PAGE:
The evolution of intracellular compartments: from evolutionary cell biology to translational researchSubmitted by smadeira on Sat, 12/04/2010 - 00:37.
Eukaryotic cells have a complex organization into membrane-delimited organelles. Whereas we have been steadily accumulating mechanistic data on the organization and regulation of these compartments, far less is understood about their origins and evolution. I will discuss our recent work in the evolutionary analysis of three types of intracellular compartments: endosymbiotic, endomembranous, and microtube-derived. To study evolution at a this level we are having to develop new sets of tools, from neutral models at the whole genome evolution level, sequence classification methods, ways to link molecular information with morphology and databases. I will discuss how we are using these tools to discover new principles and new molecular components. Unexpectedly, this evolutionary approach is leading us to new ways of finding drugable targets and to reposition existing drugs.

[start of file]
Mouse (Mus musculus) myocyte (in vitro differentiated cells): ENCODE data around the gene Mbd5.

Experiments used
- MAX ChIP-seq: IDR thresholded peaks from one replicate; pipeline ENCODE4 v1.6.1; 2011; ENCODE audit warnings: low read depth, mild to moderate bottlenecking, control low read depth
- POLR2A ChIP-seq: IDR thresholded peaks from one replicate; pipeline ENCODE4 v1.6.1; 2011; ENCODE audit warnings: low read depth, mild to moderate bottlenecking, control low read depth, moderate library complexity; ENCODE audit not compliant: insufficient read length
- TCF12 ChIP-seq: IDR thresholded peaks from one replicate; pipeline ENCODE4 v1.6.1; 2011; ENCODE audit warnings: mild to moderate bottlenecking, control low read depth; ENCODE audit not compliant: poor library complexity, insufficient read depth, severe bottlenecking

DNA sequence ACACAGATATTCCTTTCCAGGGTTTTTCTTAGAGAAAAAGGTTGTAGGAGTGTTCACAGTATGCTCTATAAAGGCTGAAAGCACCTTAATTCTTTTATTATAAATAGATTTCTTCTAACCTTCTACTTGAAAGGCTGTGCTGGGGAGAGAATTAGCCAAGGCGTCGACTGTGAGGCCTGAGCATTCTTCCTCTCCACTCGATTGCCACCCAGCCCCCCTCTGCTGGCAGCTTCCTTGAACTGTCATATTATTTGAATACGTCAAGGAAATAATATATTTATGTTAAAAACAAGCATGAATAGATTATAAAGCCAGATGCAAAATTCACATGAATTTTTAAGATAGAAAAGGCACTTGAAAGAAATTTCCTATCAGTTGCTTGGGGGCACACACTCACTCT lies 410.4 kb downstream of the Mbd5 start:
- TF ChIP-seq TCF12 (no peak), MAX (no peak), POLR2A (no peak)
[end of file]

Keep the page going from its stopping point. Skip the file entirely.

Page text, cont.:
We provide our personal vision of what could be the next generation of Web search engines, based on a single premise: people do not really want to search, they want to get tasks done. Hence, the key to a better experience will come from the combination of the deeper analysis of content with the detailed inference of user intent. To achieve this, the main ideas are: (1) in place of the indexing that search engines traditionally perform, we have a content analysis phase that spots entities such as people, places and dates in documents; (2) at query time we assign an intent to the user based on the query and its context; and then (3) we retrieve entities matching the intent and assemble a results page not of documents, but of matching entities and their attributes.